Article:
gorgeous figure on what you call “scrap” or leftovers. I would propose more pictures of the glue-up process for the legs, 1-side at a time, 2, more? orientation, etc.
-on the pull, you have a deep lip under the drawer (nice guide and dovetails, BTW) need for a pull, keep the secret.

View kordwood's profile


39 posts in 4806 days

#7 posted 02-19-2012 02:08 PM

Hey, Chris…

Your point is a great one. As I’ve been paying more attention to other work on lumberjocks, the appeal of in-process pictures has become clear. Great teaching tools. And taking pictures of a technique I’m using would be instructive simply for my own future reference.

Unfortunately, this was kind of built on the fly … no pictures until it was finished. In fact, the “plans” were just very crude sketches in a little notebook. By the time I thought of taking photos, it was done! Unfortunately, I did the same thing with my little drop-leaf table, too.

Going forward, I’ll make it a point to document projects more thoroughly.

And thanks for weighing in on the “pull-no pull” debate. Think we’re leaning that way, too.

-- David in sunny Cleveland, Oh

View Jim Bertelson's profile

Jim Bertelson

4275 posts in 4220 days

#8 posted 02-19-2012 04:45 PM

On my project agenda is a table about this size, just a little longer, for the recliner in my office. Great workmanship, and spot on finish.

I am finding the only way to take in process pictures is to keep a camera in the shop… I have started doing just that. Have to keep it away from the dust, otherwise, it makes documentation much easier, and therefore it is more likely to happen.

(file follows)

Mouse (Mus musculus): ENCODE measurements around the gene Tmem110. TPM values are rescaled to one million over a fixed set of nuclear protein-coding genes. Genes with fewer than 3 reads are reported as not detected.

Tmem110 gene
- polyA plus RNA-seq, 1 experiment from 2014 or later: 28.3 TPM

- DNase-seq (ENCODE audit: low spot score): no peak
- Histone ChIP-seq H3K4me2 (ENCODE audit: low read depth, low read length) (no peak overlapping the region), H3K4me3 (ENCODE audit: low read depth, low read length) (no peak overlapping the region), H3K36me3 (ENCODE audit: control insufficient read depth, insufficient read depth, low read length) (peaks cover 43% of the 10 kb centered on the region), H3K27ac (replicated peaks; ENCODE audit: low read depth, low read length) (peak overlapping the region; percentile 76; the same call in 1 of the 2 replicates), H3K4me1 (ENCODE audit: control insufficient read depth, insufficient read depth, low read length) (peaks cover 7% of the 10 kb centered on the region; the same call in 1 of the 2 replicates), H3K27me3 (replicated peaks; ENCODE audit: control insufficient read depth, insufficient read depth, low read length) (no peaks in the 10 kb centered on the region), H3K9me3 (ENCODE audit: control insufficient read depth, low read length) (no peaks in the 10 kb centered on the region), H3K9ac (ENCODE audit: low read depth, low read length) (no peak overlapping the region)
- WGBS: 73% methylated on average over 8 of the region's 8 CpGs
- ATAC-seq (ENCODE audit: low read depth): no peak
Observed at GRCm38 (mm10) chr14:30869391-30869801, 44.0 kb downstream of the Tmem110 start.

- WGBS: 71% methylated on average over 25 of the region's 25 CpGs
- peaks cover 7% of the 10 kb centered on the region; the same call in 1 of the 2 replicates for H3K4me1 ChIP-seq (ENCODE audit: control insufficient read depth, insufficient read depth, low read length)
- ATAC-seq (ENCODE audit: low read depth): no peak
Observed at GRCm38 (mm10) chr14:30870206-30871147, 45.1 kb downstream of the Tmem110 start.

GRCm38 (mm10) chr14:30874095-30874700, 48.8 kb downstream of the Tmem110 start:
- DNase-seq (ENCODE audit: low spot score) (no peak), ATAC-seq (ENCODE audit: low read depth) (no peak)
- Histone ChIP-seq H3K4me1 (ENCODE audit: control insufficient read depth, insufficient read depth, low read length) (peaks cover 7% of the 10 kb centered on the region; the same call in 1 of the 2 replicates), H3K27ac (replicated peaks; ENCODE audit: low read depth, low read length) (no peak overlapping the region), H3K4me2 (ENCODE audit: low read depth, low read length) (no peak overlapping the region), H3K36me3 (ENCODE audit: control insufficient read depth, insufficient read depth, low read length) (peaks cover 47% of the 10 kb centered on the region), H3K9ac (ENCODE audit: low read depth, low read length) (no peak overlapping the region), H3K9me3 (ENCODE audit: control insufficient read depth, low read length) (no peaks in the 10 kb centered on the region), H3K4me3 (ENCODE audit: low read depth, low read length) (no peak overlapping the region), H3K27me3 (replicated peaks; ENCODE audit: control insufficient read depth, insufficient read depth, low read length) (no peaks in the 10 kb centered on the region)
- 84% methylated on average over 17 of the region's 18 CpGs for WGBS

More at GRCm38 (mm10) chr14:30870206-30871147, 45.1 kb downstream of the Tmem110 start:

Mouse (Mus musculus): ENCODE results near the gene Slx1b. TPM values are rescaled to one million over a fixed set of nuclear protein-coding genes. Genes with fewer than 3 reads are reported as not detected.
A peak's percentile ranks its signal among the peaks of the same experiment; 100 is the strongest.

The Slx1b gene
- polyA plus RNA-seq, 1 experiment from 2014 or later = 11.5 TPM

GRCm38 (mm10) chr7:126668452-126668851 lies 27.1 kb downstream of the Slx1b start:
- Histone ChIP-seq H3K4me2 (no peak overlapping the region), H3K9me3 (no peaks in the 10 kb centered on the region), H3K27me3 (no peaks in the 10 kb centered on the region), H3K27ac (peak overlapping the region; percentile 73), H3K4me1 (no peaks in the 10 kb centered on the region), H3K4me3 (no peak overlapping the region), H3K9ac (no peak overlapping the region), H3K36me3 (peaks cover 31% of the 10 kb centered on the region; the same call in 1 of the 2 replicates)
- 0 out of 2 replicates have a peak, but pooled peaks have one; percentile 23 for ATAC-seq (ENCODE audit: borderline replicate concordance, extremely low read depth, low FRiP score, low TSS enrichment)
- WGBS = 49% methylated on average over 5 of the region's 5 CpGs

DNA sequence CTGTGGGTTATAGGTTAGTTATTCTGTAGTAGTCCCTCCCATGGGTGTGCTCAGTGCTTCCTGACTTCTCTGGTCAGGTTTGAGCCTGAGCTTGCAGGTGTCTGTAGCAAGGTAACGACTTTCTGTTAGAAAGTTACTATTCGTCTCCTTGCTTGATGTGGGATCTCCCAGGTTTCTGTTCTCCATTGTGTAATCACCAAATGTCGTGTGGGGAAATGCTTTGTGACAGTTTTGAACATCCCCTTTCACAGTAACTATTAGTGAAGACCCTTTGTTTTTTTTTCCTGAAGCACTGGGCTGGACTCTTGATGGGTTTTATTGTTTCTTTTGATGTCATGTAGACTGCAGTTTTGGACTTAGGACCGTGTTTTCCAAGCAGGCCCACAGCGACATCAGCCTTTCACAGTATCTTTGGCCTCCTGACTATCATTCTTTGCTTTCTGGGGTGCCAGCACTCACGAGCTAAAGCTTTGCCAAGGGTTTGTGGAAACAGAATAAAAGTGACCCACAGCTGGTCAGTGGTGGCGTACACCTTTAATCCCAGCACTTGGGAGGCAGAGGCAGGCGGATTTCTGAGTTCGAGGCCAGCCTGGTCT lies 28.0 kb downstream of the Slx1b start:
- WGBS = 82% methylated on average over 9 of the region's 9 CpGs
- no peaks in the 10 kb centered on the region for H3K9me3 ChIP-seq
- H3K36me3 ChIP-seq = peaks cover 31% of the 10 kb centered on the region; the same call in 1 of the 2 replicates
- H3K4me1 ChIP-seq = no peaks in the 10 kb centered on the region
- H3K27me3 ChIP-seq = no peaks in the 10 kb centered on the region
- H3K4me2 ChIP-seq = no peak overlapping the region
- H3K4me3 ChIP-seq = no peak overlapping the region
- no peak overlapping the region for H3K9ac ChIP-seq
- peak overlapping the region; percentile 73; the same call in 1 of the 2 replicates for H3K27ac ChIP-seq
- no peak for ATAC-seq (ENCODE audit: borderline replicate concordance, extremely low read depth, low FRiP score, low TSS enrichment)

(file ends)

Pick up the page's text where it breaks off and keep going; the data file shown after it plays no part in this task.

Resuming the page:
-- Jim, Anchorage Alaska

View Tim Dahn's profile

Tim Dahn

1625 posts in 4620 days

#9 posted 02-19-2012 04:46 PM

Dave, I’m on the “no pull” side of this debate. But you could always temporarily mount a pull with a dab of hot glue or doublesided tape to see how it would look.

I would like to do this veneering technique on an upcoming project but I am thinking of gluing the 1/8” or so veneer to parts and then plane it down to 1/16”. Just not sure if that would cause any other issues.

@ Jim….. Ziploc baggie for the camera

-- Good judgement comes from experience and experience comes from poor judgement.

View Dusty56's profile


11863 posts in 4743 days

#10 posted 02-19-2012 08:07 PM

I like the no pull / hidden drawer , look / feature …this is a wonderful little table with plenty to admire already and the pull might make it overkill. : ) JMHO

-- I'm absolutely positive that I couldn't be more uncertain!

View Jim Bertelson's profile

Jim Bertelson

4275 posts in 4220 days

#11 posted 02-19-2012 09:12 PM

...and by the way, I vote no pull also.

Perfect advice. I did it as soon as I read this.

-- Jim, Anchorage Alaska

View kordwood's profile


39 posts in 4806 days

#12 posted 02-19-2012 10:44 PM

Tim: Good thoughts, both about the temporary pull and the zip-lock for camera storage. We’ll have to keep an eye on Jim’s projects to see if he follows through! ;-)

-- David in sunny Cleveland, Oh

View blackspring's profile


36 posts in 3416 days

#13 posted 02-20-2012 10:14 PM

Love this table, Dave – beautiful work.